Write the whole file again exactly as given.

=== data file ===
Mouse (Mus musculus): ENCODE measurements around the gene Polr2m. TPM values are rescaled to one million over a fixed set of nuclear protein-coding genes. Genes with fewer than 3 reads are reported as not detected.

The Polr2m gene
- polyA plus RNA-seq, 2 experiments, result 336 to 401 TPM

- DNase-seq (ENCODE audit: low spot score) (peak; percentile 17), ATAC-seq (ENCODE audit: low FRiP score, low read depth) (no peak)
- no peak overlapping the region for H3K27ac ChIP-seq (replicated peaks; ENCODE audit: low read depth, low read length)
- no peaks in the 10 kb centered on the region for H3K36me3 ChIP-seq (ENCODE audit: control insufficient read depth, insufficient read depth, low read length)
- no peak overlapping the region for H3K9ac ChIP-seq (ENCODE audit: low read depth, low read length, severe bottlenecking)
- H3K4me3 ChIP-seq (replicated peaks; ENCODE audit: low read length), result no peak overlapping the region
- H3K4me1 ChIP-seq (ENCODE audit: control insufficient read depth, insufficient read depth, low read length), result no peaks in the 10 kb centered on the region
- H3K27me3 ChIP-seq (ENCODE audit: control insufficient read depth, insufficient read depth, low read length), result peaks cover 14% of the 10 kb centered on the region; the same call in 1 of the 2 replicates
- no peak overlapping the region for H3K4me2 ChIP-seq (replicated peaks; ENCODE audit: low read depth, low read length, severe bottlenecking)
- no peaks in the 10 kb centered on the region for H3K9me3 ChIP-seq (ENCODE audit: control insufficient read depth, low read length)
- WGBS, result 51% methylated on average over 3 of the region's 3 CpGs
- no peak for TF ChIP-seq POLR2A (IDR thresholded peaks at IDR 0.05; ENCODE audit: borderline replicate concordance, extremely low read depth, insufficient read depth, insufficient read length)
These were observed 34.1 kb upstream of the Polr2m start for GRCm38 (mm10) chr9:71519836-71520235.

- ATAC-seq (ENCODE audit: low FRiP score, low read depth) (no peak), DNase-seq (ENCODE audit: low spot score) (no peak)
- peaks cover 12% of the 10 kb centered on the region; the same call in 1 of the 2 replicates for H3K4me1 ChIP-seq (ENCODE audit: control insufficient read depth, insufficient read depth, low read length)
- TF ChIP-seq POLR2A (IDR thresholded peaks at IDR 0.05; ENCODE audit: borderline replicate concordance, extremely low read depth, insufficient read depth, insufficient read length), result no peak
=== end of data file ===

Mouse (Mus musculus): ENCODE measurements around the gene Polr2m. TPM values are rescaled to one million over a fixed set of nuclear protein-coding genes. Genes with fewer than 3 reads are reported as not detected.

The Polr2m gene
- polyA plus RNA-seq, 2 experiments, result 336 to 401 TPM

- DNase-seq (ENCODE audit: low spot score) (peak; percentile 17), ATAC-seq (ENCODE audit: low FRiP score, low read depth) (no peak)
- no peak overlapping the region for H3K27ac ChIP-seq (replicated peaks; ENCODE audit: low read depth, low read length)
- no peaks in the 10 kb centered on the region for H3K36me3 ChIP-seq (ENCODE audit: control insufficient read depth, insufficient read depth, low read length)
- no peak overlapping the region for H3K9ac ChIP-seq (ENCODE audit: low read depth, low read length, severe bottlenecking)
- H3K4me3 ChIP-seq (replicated peaks; ENCODE audit: low read length), result no peak overlapping the region
- H3K4me1 ChIP-seq (ENCODE audit: control insufficient read depth, insufficient read depth, low read length), result no peaks in the 10 kb centered on the region
- H3K27me3 ChIP-seq (ENCODE audit: control insufficient read depth, insufficient read depth, low read length), result peaks cover 14% of the 10 kb centered on the region; the same call in 1 of the 2 replicates
- no peak overlapping the region for H3K4me2 ChIP-seq (replicated peaks; ENCODE audit: low read depth, low read length, severe bottlenecking)
- no peaks in the 10 kb centered on the region for H3K9me3 ChIP-seq (ENCODE audit: control insufficient read depth, low read length)
- WGBS, result 51% methylated on average over 3 of the region's 3 CpGs
- no peak for TF ChIP-seq POLR2A (IDR thresholded peaks at IDR 0.05; ENCODE audit: borderline replicate concordance, extremely low read depth, insufficient read depth, insufficient read length)
These were observed 34.1 kb upstream of the Polr2m start for GRCm38 (mm10) chr9:71519836-71520235.

- ATAC-seq (ENCODE audit: low FRiP score, low read depth) (no peak), DNase-seq (ENCODE audit: low spot score) (no peak)
- peaks cover 12% of the 10 kb centered on the region; the same call in 1 of the 2 replicates for H3K4me1 ChIP-seq (ENCODE audit: control insufficient read depth, insufficient read depth, low read length)
- TF ChIP-seq POLR2A (IDR thresholded peaks at IDR 0.05; ENCODE audit: borderline replicate concordance, extremely low read depth, insufficient read depth, insufficient read length), result no peak